The results indicated that Chinese and Other Asian students were younger than the Caucasian students. There was no statistically significant difference among ethnic groups by gender [χ2(7) = 5.47, p = .6027] or graduating class [χ2(28) = 34.15, p = .20]. These findings should be interpreted with caution, however, because many of the cell n sizes were less than 5.

Table 1 shows the overall F value for MCAT Writing Sample was not statistically significant. Although the overall F values for Undergraduate Science GPA and Cumulative GPA were statistically significant, Newman–Keuls subsequent test did not reveal any significant difference among the ethnic group means.

For the other academic measures, the pattern of results indicated that Chinese, Other Asians, and Caucasians tended to have higher scores, and Hawaiians/Other Pacific Islanders, and Filipinos tended to have lower scores. The variance accounted for by ethnicity ranged from .027 (MCAT Writing Sample) to a relatively substantial amount (for a demographic variable) of .194 (MCAT sum without Writing Sample).

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MCAT without Science GPA Predicting USMLE Step 1 and 2 Scores

Table 2 presents the univariate linear regression analyses used to determine the predictive validity of the different MCAT scores for performances on USMLE Steps 1 and 2.

Table 2
Table 2
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Writing Sample was not a statistically significant predictor of performances on USMLE Steps 1 and 2. A fair amount of variance was accounted for (r2 = .295 to .335) by Physical Science, Biological Science, MCAT sum without Writing Sample, and MCAT sum with Writing Sample in the prediction of performance on USMLE Step 1. Verbal Reasoning was also a significant predictor of USMLE Step 1 performance, but to a much lesser extent (r2 = .048). Compared with the USMLE Step 1 findings, the prediction of USMLE Step 2 performance was less impressive (r2 = .015 to .168), although statistically significant results were also found for all MCAT measures except Writing Sample (p = .0505 for the latter).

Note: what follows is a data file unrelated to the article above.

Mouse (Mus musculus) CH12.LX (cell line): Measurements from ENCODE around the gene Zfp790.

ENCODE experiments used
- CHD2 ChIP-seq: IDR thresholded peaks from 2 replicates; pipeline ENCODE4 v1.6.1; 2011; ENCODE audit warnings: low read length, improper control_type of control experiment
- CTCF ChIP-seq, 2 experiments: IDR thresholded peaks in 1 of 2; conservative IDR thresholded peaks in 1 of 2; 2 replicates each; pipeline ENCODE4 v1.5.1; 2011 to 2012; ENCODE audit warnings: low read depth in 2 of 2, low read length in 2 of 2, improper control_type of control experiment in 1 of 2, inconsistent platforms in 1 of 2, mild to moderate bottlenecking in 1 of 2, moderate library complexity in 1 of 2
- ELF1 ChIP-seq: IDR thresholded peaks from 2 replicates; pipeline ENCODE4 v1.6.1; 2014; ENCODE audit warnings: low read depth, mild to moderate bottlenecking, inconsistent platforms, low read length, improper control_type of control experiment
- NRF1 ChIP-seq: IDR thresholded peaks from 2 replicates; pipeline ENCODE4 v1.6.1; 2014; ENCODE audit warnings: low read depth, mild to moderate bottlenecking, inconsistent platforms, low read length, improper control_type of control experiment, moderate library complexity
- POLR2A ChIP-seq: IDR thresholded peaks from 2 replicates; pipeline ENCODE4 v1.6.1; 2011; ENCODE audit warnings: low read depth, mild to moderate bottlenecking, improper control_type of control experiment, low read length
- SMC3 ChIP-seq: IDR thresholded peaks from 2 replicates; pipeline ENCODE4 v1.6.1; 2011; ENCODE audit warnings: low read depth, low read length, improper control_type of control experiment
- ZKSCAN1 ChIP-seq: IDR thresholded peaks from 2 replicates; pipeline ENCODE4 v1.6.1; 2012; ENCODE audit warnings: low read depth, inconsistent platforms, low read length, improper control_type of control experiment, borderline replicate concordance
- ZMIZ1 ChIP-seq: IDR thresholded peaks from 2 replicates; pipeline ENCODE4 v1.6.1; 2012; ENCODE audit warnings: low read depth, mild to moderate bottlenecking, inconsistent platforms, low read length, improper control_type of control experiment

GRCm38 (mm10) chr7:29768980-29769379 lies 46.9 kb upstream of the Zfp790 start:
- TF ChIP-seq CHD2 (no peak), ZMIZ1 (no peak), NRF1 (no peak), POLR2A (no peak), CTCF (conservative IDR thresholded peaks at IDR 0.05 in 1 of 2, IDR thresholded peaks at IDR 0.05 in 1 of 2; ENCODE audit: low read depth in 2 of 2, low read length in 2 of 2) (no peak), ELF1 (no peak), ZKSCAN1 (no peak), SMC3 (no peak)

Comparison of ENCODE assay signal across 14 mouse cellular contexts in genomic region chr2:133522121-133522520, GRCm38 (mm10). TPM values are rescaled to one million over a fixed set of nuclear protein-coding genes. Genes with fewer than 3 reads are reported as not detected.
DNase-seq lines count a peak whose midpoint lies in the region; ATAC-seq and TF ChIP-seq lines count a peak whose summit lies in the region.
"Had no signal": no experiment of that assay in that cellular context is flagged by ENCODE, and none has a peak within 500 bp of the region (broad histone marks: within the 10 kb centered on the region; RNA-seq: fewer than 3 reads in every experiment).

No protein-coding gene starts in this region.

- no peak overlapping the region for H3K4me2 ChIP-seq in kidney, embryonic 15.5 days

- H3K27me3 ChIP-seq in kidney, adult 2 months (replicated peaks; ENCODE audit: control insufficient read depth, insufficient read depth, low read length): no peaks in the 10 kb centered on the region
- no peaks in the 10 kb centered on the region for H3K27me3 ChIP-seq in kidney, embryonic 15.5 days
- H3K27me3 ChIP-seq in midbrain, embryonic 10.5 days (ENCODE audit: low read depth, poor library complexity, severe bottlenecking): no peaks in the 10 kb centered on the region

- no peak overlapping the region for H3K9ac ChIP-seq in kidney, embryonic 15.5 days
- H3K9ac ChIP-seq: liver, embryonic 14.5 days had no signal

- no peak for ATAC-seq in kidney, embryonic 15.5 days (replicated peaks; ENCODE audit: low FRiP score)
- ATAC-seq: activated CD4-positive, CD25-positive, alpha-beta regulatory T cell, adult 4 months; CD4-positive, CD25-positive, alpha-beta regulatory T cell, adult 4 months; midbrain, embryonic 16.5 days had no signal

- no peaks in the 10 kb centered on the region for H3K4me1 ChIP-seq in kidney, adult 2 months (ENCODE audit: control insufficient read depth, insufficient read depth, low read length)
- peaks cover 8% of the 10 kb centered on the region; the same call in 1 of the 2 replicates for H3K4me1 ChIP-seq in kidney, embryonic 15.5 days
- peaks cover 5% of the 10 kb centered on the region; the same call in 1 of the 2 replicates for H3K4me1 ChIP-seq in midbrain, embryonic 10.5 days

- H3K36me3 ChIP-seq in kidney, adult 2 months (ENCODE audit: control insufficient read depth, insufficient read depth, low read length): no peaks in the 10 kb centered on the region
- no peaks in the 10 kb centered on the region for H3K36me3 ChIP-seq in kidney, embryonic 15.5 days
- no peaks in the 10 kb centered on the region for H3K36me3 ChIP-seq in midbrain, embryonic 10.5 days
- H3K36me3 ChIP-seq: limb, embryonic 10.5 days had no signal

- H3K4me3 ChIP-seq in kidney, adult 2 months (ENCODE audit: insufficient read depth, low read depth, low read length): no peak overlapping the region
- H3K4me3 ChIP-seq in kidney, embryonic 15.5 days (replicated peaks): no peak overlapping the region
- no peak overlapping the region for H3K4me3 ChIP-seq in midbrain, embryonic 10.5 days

Based on the variance accounted for by the variables, the single best predictor of USMLE Step 1 performance was the MCAT sum without Writing Sample. However, the single best predictor of USMLE Step 2 performance was the MCAT sum with Writing Sample. In an effort to maximize accuracy in the prediction of USMLE performance, the MCAT sum without Writing Sample was used to predict USMLE Step 1 performance, and the MCAT sum with Writing Sample was used to predict USMLE Step 2 performance.

Table 3 presents the results for the under- and over-predictions by ethnic group. Although the percentages of under- and over-prediction varied by ethnic group, overall, there was no statistically significant proportional difference among the nine ethnic groups for USMLE Step 1 performance (χ2[8] = 6.25, p = .6190). However, the non-significant results may have been due to the small sample sizes (i.e., lower statistical power).

Table 3
Table 3